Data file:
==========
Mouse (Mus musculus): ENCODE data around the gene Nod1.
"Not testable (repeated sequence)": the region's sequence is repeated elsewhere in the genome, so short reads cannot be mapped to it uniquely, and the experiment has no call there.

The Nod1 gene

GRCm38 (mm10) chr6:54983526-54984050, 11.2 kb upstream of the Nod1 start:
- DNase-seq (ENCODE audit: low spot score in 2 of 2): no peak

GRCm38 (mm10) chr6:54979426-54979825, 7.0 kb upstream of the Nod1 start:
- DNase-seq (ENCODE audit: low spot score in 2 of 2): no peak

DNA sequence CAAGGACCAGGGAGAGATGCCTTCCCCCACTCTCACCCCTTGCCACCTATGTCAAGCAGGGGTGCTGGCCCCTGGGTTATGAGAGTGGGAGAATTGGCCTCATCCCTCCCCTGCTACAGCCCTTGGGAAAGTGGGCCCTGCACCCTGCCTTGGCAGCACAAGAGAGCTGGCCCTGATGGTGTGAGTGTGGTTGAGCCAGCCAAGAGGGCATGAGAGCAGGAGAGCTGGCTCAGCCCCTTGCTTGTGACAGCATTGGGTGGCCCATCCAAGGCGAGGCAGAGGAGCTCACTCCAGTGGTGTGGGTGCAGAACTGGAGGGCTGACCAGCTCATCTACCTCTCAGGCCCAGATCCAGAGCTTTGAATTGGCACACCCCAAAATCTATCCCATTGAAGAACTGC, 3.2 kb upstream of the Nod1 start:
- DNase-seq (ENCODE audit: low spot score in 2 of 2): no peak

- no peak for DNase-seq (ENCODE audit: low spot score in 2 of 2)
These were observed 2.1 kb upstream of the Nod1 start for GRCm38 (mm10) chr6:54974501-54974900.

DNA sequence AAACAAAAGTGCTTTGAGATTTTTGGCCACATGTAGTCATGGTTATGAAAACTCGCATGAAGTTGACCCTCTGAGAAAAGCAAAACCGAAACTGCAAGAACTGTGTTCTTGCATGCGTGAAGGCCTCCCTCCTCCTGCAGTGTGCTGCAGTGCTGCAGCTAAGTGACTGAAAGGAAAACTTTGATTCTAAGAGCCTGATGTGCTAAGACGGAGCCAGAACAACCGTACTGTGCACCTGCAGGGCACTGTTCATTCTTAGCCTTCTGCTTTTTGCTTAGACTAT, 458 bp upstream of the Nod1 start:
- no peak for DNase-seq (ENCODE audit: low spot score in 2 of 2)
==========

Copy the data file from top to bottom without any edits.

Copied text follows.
Mouse (Mus musculus): ENCODE data around the gene Nod1.
"Not testable (repeated sequence)": the region's sequence is repeated elsewhere in the genome, so short reads cannot be mapped to it uniquely, and the experiment has no call there.

The Nod1 gene

GRCm38 (mm10) chr6:54983526-54984050, 11.2 kb upstream of the Nod1 start:
- DNase-seq (ENCODE audit: low spot score in 2 of 2): no peak

GRCm38 (mm10) chr6:54979426-54979825, 7.0 kb upstream of the Nod1 start:
- DNase-seq (ENCODE audit: low spot score in 2 of 2): no peak

DNA sequence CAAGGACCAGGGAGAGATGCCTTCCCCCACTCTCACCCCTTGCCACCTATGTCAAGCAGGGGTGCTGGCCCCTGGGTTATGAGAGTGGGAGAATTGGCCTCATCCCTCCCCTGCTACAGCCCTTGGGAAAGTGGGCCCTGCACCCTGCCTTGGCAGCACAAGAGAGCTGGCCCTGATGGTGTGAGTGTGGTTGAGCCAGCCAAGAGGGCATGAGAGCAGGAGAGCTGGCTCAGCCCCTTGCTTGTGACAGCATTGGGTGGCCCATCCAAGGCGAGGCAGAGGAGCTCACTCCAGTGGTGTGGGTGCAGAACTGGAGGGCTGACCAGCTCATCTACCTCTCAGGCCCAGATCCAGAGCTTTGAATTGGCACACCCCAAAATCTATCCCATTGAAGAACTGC, 3.2 kb upstream of the Nod1 start:
- DNase-seq (ENCODE audit: low spot score in 2 of 2): no peak

- no peak for DNase-seq (ENCODE audit: low spot score in 2 of 2)
These were observed 2.1 kb upstream of the Nod1 start for GRCm38 (mm10) chr6:54974501-54974900.

DNA sequence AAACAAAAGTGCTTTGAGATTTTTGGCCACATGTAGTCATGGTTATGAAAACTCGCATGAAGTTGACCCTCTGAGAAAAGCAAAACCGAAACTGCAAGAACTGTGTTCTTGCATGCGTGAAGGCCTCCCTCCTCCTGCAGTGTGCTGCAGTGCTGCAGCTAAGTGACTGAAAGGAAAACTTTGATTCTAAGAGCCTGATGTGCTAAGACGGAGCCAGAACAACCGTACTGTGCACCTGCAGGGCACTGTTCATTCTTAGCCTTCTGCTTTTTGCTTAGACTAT, 458 bp upstream of the Nod1 start:
- no peak for DNase-seq (ENCODE audit: low spot score in 2 of 2)